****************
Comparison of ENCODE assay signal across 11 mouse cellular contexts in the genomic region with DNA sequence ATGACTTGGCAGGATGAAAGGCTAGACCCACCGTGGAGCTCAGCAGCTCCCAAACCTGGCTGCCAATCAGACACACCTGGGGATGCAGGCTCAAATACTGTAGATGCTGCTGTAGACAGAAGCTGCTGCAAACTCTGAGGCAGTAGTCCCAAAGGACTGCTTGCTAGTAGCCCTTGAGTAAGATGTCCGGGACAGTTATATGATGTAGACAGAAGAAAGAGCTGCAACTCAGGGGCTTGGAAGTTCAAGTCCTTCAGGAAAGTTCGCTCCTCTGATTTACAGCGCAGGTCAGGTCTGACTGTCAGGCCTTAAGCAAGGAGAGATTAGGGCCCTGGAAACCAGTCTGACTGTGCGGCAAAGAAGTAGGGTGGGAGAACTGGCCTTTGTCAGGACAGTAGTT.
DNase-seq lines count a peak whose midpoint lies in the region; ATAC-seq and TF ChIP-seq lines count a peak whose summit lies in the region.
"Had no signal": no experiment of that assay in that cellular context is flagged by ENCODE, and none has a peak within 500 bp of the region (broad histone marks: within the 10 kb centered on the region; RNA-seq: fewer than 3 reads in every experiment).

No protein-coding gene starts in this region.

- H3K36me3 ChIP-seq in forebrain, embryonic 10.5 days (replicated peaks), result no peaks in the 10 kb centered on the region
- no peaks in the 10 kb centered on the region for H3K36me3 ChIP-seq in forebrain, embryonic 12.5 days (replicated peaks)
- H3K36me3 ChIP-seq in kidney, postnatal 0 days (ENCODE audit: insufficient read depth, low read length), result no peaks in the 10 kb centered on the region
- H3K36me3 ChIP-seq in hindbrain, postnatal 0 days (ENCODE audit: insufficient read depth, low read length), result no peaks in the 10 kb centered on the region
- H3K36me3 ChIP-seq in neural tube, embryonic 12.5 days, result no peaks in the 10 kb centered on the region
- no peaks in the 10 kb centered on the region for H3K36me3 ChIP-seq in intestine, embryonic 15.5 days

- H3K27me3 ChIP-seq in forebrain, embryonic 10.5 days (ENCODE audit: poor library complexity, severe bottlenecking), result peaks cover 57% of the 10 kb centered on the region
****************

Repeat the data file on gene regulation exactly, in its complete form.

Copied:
Comparison of ENCODE assay signal across 11 mouse cellular contexts in the genomic region with DNA sequence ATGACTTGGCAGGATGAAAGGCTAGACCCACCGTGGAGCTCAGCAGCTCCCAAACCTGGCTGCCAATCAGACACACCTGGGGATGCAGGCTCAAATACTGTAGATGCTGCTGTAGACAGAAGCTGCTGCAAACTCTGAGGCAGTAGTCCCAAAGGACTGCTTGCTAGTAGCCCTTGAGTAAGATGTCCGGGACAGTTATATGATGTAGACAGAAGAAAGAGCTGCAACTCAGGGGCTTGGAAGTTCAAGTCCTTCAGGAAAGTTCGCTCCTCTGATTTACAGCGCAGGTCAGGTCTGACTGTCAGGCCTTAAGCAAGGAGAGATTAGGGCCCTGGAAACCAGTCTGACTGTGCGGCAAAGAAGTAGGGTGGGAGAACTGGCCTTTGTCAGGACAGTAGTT.
DNase-seq lines count a peak whose midpoint lies in the region; ATAC-seq and TF ChIP-seq lines count a peak whose summit lies in the region.
"Had no signal": no experiment of that assay in that cellular context is flagged by ENCODE, and none has a peak within 500 bp of the region (broad histone marks: within the 10 kb centered on the region; RNA-seq: fewer than 3 reads in every experiment).

No protein-coding gene starts in this region.

- H3K36me3 ChIP-seq in forebrain, embryonic 10.5 days (replicated peaks), result no peaks in the 10 kb centered on the region
- no peaks in the 10 kb centered on the region for H3K36me3 ChIP-seq in forebrain, embryonic 12.5 days (replicated peaks)
- H3K36me3 ChIP-seq in kidney, postnatal 0 days (ENCODE audit: insufficient read depth, low read length), result no peaks in the 10 kb centered on the region
- H3K36me3 ChIP-seq in hindbrain, postnatal 0 days (ENCODE audit: insufficient read depth, low read length), result no peaks in the 10 kb centered on the region
- H3K36me3 ChIP-seq in neural tube, embryonic 12.5 days, result no peaks in the 10 kb centered on the region
- no peaks in the 10 kb centered on the region for H3K36me3 ChIP-seq in intestine, embryonic 15.5 days

- H3K27me3 ChIP-seq in forebrain, embryonic 10.5 days (ENCODE audit: poor library complexity, severe bottlenecking), result peaks cover 57% of the 10 kb centered on the region